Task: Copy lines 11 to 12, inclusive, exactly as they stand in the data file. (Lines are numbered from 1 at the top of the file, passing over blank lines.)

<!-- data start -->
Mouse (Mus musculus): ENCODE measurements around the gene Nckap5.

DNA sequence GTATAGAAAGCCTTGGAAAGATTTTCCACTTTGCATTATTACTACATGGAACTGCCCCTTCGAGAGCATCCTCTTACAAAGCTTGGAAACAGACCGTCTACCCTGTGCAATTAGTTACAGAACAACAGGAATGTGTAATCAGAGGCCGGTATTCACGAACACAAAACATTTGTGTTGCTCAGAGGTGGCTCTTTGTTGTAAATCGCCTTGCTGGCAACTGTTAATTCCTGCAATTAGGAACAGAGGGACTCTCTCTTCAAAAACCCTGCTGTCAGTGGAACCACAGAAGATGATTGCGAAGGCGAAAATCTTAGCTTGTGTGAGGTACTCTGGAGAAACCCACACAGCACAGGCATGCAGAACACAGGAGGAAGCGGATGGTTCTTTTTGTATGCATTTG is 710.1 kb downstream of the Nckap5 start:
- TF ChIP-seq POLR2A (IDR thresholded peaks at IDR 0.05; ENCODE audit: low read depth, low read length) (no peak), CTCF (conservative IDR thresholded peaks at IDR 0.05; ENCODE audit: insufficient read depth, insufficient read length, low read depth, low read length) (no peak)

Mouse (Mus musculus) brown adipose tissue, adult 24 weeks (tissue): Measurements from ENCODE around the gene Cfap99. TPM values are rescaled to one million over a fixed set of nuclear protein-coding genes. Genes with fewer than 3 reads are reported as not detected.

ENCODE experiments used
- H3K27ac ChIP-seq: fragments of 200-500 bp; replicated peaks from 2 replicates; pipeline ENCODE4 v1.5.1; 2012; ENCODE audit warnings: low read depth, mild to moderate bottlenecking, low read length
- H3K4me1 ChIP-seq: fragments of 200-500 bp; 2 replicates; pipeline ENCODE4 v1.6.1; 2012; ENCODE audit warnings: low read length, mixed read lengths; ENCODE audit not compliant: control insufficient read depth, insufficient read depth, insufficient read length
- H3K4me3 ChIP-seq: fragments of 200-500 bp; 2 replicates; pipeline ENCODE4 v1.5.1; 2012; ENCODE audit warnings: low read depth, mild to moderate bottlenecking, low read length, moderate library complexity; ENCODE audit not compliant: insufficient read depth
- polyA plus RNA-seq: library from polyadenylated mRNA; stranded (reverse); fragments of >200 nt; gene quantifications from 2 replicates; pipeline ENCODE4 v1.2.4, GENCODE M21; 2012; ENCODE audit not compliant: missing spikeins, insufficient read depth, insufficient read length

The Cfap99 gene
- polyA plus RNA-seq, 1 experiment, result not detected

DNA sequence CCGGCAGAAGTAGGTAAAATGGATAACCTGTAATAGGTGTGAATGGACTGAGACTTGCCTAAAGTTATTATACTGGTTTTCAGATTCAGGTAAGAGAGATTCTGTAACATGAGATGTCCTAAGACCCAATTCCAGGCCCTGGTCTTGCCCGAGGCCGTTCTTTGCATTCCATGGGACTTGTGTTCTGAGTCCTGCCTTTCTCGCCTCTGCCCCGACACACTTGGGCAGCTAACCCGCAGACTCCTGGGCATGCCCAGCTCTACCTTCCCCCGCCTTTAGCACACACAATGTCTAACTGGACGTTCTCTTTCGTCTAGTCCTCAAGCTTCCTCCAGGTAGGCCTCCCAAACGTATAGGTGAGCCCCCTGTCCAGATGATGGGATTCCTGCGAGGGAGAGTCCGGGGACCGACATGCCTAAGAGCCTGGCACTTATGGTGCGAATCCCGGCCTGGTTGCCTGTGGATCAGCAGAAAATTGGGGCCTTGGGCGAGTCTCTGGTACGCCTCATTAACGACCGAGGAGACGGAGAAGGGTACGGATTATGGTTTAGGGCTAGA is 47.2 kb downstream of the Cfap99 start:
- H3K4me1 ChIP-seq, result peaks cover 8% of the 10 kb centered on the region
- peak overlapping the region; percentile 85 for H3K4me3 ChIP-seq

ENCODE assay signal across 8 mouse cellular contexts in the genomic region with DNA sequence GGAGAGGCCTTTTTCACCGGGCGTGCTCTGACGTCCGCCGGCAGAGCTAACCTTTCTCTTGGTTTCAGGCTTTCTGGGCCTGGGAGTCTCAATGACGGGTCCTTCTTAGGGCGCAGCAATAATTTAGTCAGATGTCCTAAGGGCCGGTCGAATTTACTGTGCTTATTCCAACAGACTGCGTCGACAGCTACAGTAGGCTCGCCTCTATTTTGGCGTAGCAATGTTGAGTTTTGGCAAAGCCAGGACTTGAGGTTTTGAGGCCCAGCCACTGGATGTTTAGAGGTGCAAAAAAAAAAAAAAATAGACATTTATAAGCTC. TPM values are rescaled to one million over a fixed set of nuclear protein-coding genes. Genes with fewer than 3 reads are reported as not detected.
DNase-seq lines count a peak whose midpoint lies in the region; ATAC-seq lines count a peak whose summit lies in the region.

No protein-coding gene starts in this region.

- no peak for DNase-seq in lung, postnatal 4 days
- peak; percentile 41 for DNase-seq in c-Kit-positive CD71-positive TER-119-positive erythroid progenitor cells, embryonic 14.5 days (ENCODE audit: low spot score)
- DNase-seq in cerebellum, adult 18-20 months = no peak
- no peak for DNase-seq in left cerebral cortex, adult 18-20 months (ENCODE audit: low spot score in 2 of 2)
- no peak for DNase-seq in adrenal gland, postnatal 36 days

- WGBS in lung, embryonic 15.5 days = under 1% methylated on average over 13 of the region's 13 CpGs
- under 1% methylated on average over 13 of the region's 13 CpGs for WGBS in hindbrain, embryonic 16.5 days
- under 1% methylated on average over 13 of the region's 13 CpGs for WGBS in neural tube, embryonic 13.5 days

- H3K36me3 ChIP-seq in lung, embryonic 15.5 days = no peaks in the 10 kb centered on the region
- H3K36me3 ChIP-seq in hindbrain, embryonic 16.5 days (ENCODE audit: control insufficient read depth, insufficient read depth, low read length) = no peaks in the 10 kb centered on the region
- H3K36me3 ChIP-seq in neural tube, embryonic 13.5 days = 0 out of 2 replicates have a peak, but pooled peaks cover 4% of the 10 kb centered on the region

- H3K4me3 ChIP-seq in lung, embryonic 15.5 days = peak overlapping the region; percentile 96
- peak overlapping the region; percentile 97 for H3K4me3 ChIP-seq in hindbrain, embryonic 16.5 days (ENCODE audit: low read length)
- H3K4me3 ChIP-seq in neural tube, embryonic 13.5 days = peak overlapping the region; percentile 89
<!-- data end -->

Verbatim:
- polyA plus RNA-seq, 1 experiment, result not detected

DNA sequence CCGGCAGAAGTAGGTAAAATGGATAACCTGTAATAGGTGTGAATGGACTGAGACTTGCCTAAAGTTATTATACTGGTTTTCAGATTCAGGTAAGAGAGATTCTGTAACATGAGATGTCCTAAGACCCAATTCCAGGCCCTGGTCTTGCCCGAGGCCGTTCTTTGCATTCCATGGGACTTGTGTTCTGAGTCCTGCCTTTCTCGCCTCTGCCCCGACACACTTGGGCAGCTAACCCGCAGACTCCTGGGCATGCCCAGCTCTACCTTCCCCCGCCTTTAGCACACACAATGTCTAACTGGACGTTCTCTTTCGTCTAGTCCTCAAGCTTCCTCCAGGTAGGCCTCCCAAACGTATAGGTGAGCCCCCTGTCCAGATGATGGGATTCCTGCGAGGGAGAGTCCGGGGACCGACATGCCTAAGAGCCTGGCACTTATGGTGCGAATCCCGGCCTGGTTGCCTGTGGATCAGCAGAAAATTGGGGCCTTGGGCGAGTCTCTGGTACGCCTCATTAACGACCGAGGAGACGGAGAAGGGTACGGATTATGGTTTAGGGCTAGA is 47.2 kb downstream of the Cfap99 start: